L’Ere du Verseau’s latest single “Noir” is a dance floor friendly bop centered around thumping beats, shimmering synth arpeggios, funky bass line and Baudet’s sassy delivery. Interestingly, the song is meant to inspire the listener to strut like they’re on the catwalk, serving fools looks — hard.

Directed by Giant, the recently released video for “Noir” is a campy and fierce as fuck take on haute couture that features beautiful people serving up looks with fierceness while looking like behind the scenes footage of a photo shoot.

Lyric Video: Stereonoon Releases a Neo Soul and Jazz-Tinged Take on Trip Hop

Stereonoon is an Italian neo-soul/jazz and R&B inspired collective formed during pandemic-related lockdowns that features core creative duo Verona-born vocalist Anna Polinari and cinemavolt’s creative mastermind Max Tozzi paired with a rotating cast of talented Italian players. Late last year, the act released a straightforward yet vibey cover of Joe Jackson‘s classic “Steppin’ Out,” centered around a sinuous bass line and Polinari’s sultry vocals.

The act’s debut EP Yeah. And Stuff was released late last month and features guest spots from a number of internationally acclaimed musicians including Snarky Puppy’s Mark Lettieri (guitar), Matteo Pontegavelli (trumpet) and Francesco Dondi (tenor saxophone). The EP’s latest single “Inconvenient” is a neo-soul and jazz-tinged take on trip hop centered around twinkling piano, a sinuous bass line, stuttering drumming, an expressive, jazz-inspired guitar solo and Polinari’s sultry vocals. Lyrically, the song is an unflinchingly honest view of a vulnerable narrator examining herself and her longing to be someplace she feels she belongs.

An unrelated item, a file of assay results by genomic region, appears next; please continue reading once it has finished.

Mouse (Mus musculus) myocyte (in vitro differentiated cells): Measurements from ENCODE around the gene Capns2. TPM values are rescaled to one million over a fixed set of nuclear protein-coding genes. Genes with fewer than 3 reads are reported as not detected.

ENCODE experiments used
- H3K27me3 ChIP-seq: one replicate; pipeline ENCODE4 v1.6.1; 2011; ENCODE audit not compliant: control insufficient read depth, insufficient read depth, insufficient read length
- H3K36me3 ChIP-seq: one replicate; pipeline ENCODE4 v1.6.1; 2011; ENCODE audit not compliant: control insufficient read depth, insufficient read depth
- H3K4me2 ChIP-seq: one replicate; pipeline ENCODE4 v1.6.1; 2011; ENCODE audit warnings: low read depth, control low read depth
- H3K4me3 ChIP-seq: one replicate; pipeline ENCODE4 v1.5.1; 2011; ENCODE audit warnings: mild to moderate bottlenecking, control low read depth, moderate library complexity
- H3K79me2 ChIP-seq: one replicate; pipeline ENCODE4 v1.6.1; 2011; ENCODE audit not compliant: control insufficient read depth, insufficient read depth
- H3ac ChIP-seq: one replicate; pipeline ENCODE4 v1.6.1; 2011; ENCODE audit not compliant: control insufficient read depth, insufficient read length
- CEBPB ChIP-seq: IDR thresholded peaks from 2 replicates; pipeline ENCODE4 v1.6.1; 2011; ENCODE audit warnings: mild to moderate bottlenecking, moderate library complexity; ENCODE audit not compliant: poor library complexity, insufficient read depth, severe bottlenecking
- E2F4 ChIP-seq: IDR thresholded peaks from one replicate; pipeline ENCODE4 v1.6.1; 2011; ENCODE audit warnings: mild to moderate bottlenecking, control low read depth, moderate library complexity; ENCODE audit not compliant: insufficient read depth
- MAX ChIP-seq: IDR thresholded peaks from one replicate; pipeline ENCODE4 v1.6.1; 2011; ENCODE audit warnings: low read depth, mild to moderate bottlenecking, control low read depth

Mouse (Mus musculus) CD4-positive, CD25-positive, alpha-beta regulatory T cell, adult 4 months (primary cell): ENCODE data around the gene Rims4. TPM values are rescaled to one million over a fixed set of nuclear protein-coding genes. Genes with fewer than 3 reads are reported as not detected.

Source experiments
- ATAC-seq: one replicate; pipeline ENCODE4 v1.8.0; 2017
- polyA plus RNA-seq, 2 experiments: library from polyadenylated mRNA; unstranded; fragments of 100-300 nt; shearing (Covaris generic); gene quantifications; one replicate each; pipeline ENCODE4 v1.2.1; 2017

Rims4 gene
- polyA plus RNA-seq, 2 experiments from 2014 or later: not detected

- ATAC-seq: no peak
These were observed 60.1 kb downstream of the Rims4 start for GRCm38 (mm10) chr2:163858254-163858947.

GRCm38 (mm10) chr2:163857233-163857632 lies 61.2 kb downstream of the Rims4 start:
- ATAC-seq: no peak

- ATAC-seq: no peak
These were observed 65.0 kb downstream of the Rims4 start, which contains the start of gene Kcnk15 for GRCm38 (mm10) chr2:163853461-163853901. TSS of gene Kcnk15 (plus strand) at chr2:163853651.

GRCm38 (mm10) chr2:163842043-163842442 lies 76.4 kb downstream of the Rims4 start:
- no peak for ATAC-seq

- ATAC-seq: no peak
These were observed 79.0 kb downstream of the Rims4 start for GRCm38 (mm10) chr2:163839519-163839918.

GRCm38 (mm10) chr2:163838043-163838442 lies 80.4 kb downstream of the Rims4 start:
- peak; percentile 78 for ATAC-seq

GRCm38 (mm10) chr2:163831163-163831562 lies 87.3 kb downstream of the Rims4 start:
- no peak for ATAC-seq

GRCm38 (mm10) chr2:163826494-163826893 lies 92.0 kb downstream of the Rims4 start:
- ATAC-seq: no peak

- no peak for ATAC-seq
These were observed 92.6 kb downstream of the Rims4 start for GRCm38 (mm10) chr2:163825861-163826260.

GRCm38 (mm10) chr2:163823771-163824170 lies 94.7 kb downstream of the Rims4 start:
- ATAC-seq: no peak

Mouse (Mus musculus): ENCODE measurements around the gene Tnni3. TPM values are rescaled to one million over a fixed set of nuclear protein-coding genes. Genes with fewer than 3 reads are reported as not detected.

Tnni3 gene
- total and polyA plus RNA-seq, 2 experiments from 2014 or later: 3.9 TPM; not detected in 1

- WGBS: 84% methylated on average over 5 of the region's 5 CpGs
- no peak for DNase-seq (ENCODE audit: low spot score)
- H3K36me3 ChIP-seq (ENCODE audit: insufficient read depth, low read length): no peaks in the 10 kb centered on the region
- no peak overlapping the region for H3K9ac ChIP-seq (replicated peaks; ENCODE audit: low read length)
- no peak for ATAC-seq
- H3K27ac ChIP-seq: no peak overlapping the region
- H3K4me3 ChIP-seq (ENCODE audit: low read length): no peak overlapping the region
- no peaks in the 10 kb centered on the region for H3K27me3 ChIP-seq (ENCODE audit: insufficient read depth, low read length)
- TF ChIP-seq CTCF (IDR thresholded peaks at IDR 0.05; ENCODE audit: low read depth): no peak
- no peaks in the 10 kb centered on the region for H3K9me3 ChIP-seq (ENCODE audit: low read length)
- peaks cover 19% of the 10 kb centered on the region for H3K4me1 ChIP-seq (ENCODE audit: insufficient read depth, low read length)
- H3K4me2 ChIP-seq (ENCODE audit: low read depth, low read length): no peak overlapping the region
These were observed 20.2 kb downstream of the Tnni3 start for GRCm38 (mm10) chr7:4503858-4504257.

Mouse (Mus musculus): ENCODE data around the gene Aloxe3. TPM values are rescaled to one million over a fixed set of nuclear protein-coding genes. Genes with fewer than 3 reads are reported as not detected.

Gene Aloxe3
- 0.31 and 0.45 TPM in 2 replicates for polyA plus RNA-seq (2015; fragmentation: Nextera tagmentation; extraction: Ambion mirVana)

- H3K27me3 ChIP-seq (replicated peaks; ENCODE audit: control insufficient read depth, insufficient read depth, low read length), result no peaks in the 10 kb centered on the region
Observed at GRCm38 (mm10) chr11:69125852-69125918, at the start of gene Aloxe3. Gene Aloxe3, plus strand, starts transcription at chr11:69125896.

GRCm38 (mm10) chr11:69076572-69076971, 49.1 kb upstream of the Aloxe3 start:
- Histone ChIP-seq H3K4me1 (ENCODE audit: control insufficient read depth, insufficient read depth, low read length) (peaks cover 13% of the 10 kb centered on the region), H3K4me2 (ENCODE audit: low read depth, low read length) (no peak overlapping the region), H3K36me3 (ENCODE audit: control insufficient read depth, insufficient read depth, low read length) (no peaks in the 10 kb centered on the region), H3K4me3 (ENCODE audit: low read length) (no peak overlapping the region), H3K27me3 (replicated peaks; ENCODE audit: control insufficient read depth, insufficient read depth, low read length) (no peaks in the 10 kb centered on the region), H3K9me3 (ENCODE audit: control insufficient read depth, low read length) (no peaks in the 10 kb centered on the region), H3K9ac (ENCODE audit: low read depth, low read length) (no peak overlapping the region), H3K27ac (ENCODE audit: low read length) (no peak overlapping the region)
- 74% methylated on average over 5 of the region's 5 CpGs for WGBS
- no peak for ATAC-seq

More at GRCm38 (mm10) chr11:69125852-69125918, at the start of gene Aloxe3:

After stints in bands like Kite Flying Society, Saving Twilight, The Weak Ends and The Wonderers throughout the early 2000s, singer/songwriter and multi-instrumentalist Geannie Friedman initially founded Semihelix in Austin, back in 2012 as a solo recording project in which she used drum beats, keyboards for bass lines while accompanying her vocals with guitar. After several lineup changes, the band eventually settled on their current lineup: Friedman (vocals, guitar), Valdemar Barrrera (drums) and Kevin Martin (bass).

Influenced by My Bloody Valentine, The Kinks, Black Tambourine, Sebadoh, The Pixies and Sonic Youth, the Austin-based act have established and cemented a sound that’s one part dream pop, one part 90s psych fuzz and delay with melodic yet loud sounds. The trio’s latest single “New Destination” finds the band crafting a song that to my ears, sounds indebted to New Zealand jangle pop, Katy Goodman’s work with La Sera and acts like Seapony, complete with an infectious and rousingly anthemic hook. But just underneath the sunny vibes, the song tells a tale of a narrator discovering the resilience she’ll need for the slings and arrows of the rest of her life.